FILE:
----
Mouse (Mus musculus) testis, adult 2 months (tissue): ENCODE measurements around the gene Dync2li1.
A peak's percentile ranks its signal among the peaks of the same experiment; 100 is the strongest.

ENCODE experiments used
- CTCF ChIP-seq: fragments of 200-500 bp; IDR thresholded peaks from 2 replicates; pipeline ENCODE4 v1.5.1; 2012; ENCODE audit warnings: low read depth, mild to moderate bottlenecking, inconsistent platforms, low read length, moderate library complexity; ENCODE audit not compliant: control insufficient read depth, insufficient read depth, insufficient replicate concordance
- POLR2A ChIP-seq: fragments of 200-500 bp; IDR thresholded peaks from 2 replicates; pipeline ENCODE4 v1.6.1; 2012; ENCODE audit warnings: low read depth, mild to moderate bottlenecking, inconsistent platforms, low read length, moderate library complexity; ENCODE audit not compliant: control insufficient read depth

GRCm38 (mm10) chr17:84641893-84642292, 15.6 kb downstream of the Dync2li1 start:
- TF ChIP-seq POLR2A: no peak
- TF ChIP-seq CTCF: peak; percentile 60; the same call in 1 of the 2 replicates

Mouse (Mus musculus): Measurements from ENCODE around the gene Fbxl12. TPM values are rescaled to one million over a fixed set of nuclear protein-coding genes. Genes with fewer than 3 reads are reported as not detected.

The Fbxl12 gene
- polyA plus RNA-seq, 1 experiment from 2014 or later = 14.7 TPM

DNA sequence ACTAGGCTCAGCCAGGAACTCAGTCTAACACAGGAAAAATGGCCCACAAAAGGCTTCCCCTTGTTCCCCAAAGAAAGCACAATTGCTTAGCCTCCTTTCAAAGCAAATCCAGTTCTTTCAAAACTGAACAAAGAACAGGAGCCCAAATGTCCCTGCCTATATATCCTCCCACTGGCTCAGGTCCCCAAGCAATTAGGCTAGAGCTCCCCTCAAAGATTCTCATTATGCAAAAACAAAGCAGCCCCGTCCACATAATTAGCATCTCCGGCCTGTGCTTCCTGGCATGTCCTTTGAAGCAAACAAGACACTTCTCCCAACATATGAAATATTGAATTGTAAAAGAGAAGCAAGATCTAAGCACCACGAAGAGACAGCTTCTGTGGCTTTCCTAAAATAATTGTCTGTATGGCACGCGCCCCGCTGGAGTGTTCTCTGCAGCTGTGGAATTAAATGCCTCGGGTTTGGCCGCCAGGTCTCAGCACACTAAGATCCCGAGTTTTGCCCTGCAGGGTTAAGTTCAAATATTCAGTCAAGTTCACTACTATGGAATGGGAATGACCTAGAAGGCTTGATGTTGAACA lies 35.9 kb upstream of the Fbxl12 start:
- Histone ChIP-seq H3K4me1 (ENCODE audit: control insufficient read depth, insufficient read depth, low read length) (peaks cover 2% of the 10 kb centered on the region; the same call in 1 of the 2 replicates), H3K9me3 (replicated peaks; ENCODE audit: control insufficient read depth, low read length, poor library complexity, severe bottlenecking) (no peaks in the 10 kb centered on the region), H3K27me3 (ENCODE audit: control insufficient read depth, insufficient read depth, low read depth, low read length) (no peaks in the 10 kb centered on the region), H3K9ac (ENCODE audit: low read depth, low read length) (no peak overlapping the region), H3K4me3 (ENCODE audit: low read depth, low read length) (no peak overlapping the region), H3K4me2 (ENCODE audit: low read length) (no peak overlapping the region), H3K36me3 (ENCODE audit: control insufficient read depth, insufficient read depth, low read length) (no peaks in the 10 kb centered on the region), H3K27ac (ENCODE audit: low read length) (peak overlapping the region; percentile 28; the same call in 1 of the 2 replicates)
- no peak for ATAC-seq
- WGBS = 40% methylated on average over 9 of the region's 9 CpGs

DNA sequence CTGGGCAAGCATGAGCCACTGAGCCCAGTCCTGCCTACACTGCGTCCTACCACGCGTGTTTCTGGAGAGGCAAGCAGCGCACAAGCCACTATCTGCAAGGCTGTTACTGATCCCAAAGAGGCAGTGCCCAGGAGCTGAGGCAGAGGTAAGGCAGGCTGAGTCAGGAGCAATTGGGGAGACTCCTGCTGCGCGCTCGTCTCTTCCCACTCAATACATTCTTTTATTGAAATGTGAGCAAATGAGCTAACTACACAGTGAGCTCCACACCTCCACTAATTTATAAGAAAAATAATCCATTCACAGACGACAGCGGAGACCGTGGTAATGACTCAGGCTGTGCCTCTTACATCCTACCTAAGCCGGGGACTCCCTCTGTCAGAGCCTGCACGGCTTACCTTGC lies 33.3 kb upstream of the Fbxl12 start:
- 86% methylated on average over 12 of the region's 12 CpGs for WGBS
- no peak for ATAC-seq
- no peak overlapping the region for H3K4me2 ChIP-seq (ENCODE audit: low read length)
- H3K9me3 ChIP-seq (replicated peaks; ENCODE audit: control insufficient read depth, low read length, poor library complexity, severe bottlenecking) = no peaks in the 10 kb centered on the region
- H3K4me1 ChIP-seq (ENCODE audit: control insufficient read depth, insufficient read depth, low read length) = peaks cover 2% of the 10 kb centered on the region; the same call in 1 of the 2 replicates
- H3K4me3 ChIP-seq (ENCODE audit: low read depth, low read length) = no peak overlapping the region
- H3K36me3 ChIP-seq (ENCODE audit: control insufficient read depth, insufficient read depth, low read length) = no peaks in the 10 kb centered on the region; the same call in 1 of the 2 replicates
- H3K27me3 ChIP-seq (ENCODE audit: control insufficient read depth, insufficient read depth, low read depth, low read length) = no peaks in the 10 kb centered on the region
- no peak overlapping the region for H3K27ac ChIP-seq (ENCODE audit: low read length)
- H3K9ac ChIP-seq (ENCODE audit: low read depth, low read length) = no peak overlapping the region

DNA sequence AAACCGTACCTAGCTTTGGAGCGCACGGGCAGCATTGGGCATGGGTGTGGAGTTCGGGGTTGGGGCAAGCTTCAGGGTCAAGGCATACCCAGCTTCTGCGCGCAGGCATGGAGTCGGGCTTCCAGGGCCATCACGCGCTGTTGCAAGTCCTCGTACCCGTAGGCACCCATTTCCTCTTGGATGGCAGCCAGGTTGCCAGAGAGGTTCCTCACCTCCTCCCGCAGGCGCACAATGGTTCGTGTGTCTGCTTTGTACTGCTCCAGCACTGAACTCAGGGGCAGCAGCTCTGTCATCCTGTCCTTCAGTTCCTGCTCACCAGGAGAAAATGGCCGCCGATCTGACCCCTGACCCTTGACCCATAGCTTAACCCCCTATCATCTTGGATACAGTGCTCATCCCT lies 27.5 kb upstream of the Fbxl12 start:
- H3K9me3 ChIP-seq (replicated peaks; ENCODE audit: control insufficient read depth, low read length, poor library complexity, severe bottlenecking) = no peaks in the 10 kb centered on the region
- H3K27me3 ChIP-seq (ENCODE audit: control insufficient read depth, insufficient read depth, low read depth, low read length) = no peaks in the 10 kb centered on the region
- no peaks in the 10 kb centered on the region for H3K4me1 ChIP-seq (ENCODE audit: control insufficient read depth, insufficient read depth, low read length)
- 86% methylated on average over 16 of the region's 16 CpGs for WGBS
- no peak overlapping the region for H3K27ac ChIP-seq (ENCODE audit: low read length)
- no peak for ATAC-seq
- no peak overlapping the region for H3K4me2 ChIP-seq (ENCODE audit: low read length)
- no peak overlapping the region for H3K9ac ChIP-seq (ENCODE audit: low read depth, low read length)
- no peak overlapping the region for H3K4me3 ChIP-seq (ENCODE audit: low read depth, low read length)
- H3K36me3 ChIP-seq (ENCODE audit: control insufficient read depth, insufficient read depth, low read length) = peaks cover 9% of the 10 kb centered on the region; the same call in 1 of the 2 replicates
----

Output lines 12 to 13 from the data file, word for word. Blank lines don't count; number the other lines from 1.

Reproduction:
DNA sequence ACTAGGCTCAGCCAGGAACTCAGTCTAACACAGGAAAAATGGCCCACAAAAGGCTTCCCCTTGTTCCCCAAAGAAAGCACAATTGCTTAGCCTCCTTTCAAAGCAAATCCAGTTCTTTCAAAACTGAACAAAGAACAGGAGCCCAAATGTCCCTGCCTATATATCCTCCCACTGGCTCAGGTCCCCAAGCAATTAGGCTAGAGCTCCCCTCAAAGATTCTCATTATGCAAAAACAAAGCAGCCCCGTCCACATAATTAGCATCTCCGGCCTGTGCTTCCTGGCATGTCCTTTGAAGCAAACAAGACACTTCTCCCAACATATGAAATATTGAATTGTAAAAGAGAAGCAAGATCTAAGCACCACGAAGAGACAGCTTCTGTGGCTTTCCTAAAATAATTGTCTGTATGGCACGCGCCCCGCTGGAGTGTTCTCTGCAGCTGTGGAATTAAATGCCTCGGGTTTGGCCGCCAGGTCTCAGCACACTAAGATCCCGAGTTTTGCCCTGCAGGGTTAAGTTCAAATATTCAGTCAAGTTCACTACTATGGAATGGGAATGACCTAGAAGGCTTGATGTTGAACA lies 35.9 kb upstream of the Fbxl12 start:
- Histone ChIP-seq H3K4me1 (ENCODE audit: control insufficient read depth, insufficient read depth, low read length) (peaks cover 2% of the 10 kb centered on the region; the same call in 1 of the 2 replicates), H3K9me3 (replicated peaks; ENCODE audit: control insufficient read depth, low read length, poor library complexity, severe bottlenecking) (no peaks in the 10 kb centered on the region), H3K27me3 (ENCODE audit: control insufficient read depth, insufficient read depth, low read depth, low read length) (no peaks in the 10 kb centered on the region), H3K9ac (ENCODE audit: low read depth, low read length) (no peak overlapping the region), H3K4me3 (ENCODE audit: low read depth, low read length) (no peak overlapping the region), H3K4me2 (ENCODE audit: low read length) (no peak overlapping the region), H3K36me3 (ENCODE audit: control insufficient read depth, insufficient read depth, low read length) (no peaks in the 10 kb centered on the region), H3K27ac (ENCODE audit: low read length) (peak overlapping the region; percentile 28; the same call in 1 of the 2 replicates)